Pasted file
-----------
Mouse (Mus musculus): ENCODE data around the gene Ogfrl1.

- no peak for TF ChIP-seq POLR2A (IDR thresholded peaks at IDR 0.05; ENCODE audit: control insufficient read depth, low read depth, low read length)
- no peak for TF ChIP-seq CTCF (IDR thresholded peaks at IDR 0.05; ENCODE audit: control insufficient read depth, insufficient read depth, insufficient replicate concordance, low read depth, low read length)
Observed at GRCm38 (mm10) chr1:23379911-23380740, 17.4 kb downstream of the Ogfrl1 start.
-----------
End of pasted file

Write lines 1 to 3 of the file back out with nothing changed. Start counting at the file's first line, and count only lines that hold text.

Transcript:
Mouse (Mus musculus): ENCODE data around the gene Ogfrl1.

- no peak for TF ChIP-seq POLR2A (IDR thresholded peaks at IDR 0.05; ENCODE audit: control insufficient read depth, low read depth, low read length)
- no peak for TF ChIP-seq CTCF (IDR thresholded peaks at IDR 0.05; ENCODE audit: control insufficient read depth, insufficient read depth, insufficient replicate concordance, low read depth, low read length)